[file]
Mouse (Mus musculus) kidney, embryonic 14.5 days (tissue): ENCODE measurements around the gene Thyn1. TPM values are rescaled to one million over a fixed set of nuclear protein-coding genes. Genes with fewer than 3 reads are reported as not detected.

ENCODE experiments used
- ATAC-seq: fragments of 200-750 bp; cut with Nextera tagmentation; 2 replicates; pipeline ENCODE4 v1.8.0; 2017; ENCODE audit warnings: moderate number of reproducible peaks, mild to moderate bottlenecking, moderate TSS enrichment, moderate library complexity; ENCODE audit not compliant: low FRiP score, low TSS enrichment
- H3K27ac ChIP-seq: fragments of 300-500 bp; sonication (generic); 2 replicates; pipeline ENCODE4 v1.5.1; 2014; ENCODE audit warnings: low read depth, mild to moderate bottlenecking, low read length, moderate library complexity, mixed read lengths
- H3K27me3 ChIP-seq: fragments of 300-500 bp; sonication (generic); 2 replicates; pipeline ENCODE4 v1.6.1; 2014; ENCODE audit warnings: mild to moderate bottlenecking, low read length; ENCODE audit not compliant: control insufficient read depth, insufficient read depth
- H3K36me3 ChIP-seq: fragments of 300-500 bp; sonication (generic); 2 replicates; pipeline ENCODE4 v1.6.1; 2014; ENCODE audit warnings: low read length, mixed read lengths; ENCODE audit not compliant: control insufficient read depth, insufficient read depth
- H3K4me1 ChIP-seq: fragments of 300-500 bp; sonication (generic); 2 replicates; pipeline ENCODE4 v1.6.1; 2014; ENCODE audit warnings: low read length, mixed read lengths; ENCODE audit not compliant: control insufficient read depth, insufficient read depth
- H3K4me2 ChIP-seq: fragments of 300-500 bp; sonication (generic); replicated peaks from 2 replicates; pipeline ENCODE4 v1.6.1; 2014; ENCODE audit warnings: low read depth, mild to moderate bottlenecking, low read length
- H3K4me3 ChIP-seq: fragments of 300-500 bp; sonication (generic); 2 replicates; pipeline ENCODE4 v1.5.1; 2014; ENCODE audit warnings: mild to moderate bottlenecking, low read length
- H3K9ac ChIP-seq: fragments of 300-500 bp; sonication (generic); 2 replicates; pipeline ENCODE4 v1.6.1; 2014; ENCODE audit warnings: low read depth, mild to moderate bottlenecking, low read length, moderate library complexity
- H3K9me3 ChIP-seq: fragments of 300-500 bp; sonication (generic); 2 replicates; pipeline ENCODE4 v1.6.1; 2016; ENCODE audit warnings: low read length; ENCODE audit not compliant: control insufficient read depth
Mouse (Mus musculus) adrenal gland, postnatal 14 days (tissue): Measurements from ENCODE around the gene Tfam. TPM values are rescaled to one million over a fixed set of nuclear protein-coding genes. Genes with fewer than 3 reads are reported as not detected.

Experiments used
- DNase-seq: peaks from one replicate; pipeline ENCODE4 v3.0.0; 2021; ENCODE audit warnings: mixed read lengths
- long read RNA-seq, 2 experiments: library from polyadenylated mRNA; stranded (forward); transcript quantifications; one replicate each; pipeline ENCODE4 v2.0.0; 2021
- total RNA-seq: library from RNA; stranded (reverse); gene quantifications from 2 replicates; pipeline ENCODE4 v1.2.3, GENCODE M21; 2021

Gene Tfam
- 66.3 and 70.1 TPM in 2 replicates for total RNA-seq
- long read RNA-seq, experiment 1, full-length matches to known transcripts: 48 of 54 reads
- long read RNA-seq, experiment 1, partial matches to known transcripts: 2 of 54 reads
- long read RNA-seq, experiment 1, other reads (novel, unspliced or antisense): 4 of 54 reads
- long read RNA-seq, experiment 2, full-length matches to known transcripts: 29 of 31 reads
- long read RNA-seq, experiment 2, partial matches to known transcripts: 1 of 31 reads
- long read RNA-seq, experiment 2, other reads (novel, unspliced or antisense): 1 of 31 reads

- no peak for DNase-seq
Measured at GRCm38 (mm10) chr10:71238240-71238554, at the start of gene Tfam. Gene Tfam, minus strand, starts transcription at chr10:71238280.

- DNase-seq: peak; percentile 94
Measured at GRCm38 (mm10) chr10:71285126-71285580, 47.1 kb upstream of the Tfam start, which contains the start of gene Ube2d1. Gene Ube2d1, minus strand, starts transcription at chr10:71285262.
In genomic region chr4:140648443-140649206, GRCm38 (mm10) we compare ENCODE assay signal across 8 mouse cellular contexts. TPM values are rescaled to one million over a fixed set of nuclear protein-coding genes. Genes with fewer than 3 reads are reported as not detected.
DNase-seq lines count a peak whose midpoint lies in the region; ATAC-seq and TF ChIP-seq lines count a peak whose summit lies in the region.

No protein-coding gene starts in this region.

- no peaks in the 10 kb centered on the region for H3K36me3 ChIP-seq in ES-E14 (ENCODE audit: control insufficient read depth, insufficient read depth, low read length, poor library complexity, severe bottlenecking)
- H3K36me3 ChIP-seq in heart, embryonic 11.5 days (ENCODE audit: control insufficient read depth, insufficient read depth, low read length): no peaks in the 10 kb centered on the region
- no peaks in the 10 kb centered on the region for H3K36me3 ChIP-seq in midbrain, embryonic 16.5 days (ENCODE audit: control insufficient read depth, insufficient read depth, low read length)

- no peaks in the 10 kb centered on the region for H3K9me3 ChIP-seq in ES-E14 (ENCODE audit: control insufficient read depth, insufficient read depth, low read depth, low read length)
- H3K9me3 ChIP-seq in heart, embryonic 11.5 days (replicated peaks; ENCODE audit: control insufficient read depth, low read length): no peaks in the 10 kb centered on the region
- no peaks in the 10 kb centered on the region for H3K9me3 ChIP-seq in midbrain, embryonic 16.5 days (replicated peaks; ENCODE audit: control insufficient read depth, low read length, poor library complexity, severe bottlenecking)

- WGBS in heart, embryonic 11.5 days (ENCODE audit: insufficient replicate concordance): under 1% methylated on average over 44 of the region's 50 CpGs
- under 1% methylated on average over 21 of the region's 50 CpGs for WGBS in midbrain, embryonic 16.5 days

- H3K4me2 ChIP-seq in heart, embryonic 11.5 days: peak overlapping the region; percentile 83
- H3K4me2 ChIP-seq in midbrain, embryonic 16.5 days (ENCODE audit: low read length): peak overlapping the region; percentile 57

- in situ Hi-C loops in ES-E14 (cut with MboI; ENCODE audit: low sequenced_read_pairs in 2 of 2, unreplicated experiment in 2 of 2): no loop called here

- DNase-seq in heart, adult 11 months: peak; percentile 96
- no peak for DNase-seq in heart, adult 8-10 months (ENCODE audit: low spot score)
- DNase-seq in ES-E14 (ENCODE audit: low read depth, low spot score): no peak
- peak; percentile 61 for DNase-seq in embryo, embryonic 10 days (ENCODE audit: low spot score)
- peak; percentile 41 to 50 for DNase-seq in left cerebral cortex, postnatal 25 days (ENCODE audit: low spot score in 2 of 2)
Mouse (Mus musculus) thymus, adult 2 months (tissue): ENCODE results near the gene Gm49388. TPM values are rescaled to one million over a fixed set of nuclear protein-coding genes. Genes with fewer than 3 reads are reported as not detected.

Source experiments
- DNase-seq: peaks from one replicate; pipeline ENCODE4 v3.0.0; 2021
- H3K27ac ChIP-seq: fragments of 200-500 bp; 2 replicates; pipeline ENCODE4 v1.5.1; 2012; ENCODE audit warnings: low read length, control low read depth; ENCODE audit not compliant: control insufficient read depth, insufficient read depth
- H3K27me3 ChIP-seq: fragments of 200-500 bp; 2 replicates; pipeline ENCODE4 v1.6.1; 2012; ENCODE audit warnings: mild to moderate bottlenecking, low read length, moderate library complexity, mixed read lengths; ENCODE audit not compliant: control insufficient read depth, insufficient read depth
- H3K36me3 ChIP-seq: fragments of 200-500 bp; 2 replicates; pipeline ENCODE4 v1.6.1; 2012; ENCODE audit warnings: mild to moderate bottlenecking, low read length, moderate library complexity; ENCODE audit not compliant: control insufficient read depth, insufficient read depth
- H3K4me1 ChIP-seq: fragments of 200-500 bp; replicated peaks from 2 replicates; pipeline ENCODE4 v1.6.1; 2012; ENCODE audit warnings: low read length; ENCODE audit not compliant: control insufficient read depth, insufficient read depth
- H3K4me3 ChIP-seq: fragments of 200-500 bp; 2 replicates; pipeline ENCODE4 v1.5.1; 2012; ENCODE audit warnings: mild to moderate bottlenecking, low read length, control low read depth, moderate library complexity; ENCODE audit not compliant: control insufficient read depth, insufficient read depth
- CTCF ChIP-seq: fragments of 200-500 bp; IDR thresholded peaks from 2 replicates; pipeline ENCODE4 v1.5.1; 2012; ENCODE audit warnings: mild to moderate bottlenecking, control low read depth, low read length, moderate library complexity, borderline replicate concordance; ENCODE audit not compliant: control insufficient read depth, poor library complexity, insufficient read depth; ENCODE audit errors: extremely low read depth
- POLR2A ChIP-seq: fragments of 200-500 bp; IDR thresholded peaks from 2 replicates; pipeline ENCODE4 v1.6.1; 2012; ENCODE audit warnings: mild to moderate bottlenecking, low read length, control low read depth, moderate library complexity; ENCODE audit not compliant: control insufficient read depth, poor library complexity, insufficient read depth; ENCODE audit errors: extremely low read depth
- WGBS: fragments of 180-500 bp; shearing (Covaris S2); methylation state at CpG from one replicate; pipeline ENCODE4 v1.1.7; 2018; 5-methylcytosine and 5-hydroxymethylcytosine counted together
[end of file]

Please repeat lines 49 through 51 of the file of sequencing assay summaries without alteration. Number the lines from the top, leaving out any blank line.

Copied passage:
Source experiments
- DNase-seq: peaks from one replicate; pipeline ENCODE4 v3.0.0; 2021
- H3K27ac ChIP-seq: fragments of 200-500 bp; 2 replicates; pipeline ENCODE4 v1.5.1; 2012; ENCODE audit warnings: low read length, control low read depth; ENCODE audit not compliant: control insufficient read depth, insufficient read depth